A team of physicists has reported using a photonic-crystal fiber to manipulate light a million times more efficiently than previously known possible. The team consisted of physicists from the University at Bath (Bath, England), the Technical University of Denmark (Lyngby, Denmark), and the University of Oregon (Eugene, Oregon).
This discovery is also considered a milestone for the emerging field of attoscience—the ability to send out and measure pulses of light that last a mere billionth of one billionth of a second (see www.laserfocusworld.com/articles/294633 and 314415). These pulses are so incredibly fleeting that they enable researchers to more accurately measure the movement of subatomic particles. Attosecond technology may literally throw light onto the quantum world, where such particles have no definite position, only probable locations.
To generate attosecond pulses, the research team, led by Fetah Benabid at the University of Bath’s Department of Physics, created a broad spectrum of light, from visible wavelengths to x-rays, through an inert gas. This normally requires a gigawatt of power, but the team instead used a photonic-crystal fiber (PCF) to trap light and gas together. Until now, the spectrum produced by PCF has been too narrow for use in attosecond technology. But the team produced a broad spectrum using a Kagome lattice, using about a millionth of the power used by non-PCF methods.
So far, the effectiveness of PCF has primarily been its exploitation of the photonic bandgap, which stops photons of light from “existing” in the fiber cladding and traps them in the inside core of the fiber (see Fig. 1). The team used the fact that light can exist in different modes without strongly interacting, which results in a situation in which light can be trapped inside the fiber core without the help of photonic bandgap.
New theory of guidance
“We’ve developed a new theory of photonic guidance in hollow-core PCF,” Benabid explains. “The guidance is different from the now-conventional photonic-bandgap guidance, because it relates to the so-called ‘Von Neumann-Wigner’-bound and quasi-bound states within a continuum. That is, the hollow-core PCF exhibits the counterintuitive property of accommodating concurrently core-guided modes and cladding continuum modes-even with the same symmetry.”At the heart of this discovery, the developed fiber exhibits transmission bandwidths several times wider than the state-of-the-art photonic-bandgap hollow-core PCF with relatively low loss. “The unique properties of this fiber made it possible to observe another breakthrough, which relates to the field of ultrafast optics where we demonstrated the generation and guidance of three-octave-spanning coherent spectral comb-like light (ranging in wavelengths from 325 to 2300 nm) using transient stimulated Raman scattering (SRS) in hydrogen-filled hollow-core PCF,” says Benabid (see Fig. 2). “In contrast with previous equivalent techniques, the spectrum is generated first, with power levels six orders of magnitude lower, and then with pulses five orders of magnitude longer in duration. The implications are wide-ranging. Our new photonic guidance theory may create a new direction for the design of next-generation photonic materials (that is, broadband hollow-core PCF and photonic crystals). In addition, the similarity between this guidance and the Von Neumann-Wigner states would constitute a new conceptual bridge between photonics and quantum mechanics.”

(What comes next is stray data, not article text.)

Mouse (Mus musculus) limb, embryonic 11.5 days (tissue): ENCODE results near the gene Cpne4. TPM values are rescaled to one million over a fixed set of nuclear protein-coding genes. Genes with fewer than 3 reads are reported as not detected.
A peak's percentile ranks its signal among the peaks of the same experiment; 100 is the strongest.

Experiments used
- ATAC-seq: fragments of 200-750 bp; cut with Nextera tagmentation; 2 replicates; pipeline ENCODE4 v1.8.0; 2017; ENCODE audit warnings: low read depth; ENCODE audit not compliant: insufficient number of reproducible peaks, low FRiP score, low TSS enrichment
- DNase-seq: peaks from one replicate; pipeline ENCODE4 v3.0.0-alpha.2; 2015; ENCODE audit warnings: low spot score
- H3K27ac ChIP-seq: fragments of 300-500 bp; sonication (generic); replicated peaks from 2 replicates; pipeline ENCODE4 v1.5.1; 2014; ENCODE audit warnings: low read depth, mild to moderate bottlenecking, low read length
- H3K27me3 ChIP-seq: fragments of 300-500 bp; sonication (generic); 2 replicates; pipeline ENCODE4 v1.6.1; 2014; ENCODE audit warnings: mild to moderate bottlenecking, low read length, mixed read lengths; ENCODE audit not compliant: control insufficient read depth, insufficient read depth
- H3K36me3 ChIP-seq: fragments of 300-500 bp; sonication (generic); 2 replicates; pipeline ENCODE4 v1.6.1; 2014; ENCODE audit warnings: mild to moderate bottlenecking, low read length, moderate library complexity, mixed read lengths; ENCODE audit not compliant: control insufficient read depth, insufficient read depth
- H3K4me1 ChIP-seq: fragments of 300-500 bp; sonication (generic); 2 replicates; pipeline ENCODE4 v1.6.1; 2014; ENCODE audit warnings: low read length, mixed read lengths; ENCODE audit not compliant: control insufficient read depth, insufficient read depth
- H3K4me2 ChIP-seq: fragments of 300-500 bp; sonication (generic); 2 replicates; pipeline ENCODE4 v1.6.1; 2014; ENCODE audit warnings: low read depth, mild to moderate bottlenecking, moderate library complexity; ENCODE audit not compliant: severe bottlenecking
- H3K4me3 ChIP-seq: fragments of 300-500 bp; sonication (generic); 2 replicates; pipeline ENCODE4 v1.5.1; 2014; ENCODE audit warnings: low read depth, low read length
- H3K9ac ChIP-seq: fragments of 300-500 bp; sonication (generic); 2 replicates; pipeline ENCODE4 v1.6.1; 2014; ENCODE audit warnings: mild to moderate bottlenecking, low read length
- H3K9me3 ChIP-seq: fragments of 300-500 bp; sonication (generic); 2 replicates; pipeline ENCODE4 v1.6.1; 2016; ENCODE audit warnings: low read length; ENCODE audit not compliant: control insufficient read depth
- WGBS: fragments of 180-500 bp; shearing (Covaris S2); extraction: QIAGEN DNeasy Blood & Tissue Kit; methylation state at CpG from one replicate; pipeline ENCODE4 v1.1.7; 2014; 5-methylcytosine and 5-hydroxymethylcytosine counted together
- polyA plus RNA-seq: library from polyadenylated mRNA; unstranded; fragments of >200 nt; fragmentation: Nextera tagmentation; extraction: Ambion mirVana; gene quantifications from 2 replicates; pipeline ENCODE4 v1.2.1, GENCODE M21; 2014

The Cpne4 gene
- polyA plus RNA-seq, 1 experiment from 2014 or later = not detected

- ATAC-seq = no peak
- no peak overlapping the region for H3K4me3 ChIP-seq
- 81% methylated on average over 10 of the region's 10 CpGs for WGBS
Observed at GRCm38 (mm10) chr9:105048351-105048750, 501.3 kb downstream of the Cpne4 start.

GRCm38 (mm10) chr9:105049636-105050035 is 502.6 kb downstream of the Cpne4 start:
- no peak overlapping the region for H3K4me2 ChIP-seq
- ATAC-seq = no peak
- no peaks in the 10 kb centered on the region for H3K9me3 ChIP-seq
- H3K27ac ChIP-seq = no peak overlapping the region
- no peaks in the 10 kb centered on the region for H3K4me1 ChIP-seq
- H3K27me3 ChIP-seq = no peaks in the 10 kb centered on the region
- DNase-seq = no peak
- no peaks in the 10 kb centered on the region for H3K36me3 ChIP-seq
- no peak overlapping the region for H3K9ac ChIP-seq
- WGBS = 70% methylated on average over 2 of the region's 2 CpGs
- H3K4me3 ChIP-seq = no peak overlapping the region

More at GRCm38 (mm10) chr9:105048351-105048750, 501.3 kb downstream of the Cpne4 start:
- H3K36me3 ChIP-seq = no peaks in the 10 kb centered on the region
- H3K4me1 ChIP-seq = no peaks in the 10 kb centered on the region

And although the topic of multiline coherent SRS is a long-standing basic problem in nonlinear optical physics, Benabid believes his team’s new theory and experiments are significant steps forward in this area—stimulated by the availability of the new hollow-core fiber. “Indeed, the availability of ultrabroad coherent comb-like spectra that can be generated with very simple and moderately powerful lasers, and which covers several octaves at wavelengths spanning the UV to the IR, means that synthesizing attosecond pulses can be achieved more readily and at more ‘tamed’ wavelengths than those currently used (which lie in extreme-UV and soft-x-ray regions),” says Benabid.
The new techniques should also enable low-cost compact systems for subfemtosecond optical pulse generation—a development that should have a far-reaching impact on research in areas including laser science, materials science, and biological research.